Second, start attending La Leche League meetings. La Leche League (LLL) is an international organization with the sole purpose of supporting breastfeeding women. They provide lots of valuable information on their website and they are the organization behind the book I just recommended, The Womanly Art of Breastfeeding.

LLL holds free monthly meetings all over the world for women who want live support, and they encourage women to start attending before their babies are born.

One or two LLL leaders lead the discussion (usually over video call) and answer any and all questions that women bring to the meeting. You can learn from other moms in attendance who have experience and benefit from listening to women who are at the same stages and having the same struggles that you are.

2. Get the right supplies.

While you could breastfeed without buying a single breastfeeding product, a few well-chosen breastfeeding supplies can make your journey easier. 

In 18 Must-Have Breastfeeding Supplies, I share the exact items I bought for my first time breastfeeding. I genuinely think they’re all worth spending money on. The list includes things like burp cloths, breast shells, a good chair, and some nice reusable nursing pads.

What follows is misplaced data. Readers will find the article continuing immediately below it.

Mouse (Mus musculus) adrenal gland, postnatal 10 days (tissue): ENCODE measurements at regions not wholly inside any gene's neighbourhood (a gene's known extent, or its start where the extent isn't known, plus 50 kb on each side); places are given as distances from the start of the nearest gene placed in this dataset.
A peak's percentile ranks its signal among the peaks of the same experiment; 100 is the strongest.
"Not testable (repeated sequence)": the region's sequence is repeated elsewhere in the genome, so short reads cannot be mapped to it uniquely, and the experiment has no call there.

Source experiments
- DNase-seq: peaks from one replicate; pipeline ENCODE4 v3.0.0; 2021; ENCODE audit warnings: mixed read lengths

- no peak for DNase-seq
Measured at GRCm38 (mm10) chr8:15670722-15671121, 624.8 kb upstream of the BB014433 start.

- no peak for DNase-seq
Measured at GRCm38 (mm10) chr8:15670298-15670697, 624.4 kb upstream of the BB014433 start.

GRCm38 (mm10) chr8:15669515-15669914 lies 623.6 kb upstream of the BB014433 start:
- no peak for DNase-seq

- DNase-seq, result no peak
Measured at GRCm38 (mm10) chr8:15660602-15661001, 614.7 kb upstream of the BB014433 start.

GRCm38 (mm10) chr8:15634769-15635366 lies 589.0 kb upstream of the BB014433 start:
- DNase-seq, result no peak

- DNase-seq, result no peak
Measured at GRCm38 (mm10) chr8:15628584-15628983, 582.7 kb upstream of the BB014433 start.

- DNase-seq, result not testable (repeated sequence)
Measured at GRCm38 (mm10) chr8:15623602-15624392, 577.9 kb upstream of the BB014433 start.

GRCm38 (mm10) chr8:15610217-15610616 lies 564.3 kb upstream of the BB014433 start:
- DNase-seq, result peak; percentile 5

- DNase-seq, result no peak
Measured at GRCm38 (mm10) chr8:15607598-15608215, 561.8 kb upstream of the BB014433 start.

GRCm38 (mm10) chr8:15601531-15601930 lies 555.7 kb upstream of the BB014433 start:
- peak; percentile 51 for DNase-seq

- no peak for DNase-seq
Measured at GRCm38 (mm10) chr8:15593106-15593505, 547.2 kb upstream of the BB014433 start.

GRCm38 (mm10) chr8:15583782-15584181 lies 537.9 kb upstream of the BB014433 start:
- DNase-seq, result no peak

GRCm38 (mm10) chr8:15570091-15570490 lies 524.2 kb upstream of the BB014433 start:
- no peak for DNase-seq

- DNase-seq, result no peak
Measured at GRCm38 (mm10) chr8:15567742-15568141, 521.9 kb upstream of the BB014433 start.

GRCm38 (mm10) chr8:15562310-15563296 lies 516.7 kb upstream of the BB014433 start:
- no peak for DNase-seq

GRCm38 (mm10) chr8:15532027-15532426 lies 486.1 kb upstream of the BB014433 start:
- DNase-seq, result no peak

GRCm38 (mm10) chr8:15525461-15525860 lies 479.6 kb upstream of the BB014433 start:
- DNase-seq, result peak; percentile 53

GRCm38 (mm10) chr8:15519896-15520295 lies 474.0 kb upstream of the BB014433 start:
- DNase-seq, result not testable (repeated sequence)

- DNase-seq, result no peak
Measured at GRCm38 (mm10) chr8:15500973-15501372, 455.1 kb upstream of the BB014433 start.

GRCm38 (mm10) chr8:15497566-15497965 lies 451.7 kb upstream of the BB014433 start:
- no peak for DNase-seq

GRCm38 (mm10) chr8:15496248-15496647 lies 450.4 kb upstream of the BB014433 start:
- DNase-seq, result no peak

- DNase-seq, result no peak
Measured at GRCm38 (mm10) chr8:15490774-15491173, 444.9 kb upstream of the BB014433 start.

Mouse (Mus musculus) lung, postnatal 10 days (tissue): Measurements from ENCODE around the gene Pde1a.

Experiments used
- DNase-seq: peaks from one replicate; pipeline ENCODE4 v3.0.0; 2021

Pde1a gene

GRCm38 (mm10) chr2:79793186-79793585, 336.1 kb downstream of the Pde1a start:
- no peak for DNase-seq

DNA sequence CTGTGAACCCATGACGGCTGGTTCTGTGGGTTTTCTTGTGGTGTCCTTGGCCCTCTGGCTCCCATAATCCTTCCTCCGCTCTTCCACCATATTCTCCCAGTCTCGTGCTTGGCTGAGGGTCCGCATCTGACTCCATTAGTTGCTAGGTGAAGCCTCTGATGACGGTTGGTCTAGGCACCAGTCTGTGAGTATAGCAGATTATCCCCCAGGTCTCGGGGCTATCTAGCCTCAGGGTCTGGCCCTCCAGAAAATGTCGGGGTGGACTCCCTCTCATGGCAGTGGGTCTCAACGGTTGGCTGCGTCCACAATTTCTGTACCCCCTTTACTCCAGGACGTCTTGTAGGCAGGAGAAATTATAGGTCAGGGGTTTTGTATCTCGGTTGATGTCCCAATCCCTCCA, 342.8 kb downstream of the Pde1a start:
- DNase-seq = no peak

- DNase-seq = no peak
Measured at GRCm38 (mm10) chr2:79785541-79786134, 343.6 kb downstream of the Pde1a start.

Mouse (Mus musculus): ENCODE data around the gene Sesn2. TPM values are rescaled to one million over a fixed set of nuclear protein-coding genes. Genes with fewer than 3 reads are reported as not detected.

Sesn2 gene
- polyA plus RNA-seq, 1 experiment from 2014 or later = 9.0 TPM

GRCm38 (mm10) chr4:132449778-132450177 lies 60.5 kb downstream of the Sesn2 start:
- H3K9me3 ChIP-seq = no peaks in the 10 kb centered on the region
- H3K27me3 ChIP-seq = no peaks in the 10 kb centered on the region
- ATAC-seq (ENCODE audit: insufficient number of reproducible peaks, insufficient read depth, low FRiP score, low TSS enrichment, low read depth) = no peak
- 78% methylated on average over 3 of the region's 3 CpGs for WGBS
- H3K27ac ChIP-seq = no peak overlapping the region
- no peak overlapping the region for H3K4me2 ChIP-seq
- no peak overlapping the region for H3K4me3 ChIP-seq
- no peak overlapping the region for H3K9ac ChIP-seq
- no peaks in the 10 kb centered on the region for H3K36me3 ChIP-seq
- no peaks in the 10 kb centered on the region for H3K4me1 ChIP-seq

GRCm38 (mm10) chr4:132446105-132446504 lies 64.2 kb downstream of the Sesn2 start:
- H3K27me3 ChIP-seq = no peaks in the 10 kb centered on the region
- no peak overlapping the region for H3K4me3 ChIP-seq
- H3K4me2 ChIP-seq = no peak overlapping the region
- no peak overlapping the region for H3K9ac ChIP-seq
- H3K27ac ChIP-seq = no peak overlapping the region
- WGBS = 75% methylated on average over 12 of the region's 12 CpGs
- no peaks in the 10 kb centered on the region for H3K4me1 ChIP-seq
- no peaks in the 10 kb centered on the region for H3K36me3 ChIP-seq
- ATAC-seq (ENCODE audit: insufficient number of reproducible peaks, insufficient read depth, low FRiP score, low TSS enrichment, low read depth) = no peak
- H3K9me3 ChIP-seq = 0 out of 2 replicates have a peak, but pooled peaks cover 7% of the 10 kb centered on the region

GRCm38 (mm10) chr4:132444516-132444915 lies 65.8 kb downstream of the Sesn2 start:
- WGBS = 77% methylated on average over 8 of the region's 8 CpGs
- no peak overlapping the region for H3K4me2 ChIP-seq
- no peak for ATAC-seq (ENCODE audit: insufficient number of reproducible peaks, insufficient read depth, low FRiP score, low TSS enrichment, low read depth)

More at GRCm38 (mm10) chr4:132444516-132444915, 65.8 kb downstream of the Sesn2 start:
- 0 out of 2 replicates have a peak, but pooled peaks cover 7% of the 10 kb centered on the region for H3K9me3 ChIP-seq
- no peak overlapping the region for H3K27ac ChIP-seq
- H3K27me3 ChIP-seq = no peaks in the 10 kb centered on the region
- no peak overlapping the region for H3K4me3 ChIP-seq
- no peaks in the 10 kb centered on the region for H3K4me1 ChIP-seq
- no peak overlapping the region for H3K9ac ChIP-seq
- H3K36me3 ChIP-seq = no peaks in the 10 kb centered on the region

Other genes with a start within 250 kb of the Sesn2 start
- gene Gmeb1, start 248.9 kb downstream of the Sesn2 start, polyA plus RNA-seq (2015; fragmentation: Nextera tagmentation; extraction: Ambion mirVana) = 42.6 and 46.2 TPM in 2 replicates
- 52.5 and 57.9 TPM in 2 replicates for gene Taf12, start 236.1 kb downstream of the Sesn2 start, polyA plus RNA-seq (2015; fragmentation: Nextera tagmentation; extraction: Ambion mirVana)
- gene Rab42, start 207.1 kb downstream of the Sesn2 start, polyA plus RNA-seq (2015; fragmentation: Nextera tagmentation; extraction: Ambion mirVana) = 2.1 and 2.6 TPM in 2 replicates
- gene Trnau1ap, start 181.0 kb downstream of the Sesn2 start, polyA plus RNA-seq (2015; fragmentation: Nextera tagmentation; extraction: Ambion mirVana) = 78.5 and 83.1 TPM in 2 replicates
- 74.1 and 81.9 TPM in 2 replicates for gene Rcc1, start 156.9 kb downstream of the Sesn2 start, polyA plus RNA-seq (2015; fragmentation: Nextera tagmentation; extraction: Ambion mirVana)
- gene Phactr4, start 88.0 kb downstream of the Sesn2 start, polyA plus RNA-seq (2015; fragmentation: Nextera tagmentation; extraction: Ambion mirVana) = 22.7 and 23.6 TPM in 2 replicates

I tried to find the best deals, so don’t worry about having to fork out a fortune to get what you need. And if you want to save some money, put these items on your baby registry and let other people gift them to you!

breastfeeding must-haves

3. Don’t keep any formula in the house.

Formula isn’t evil. It’s not going to harm your baby. But using formula to supplement breastfeeding will diminish your milk supply and won’t provide the same ideal nutrition that breast milk does. 

The easiest way to avoid supplementing in the first place is to not have any formula in the house. Get rid of any samples you get in the mail and don’t bring any home from the hospital.

Your body grew your baby. Your body gave birth to your baby. Your body can feed your baby.

Breastfeeding works on supply and demand. So as long as you follow your baby’s lead (see tip #9) and don’t supplement, your body will learn to produce enough for your baby. It really is as simple as that.

4. Keep your baby with you after birth.

One of the things you can do right from the start to give yourself the best chance of successful breastfeeding is to keep your baby with you after birth. Unless there is a true emergency, your baby can be cared for in the same room as you and, most of the time, while he or she is in your arms.

Asking for your baby to be placed on your abdomen immediately after being born will give them a chance to find your breast right away and initiate breastfeeding. Keeping them with you, especially if you do skin-to-skin, will encourage bonding which can help make breastfeeding easier as well.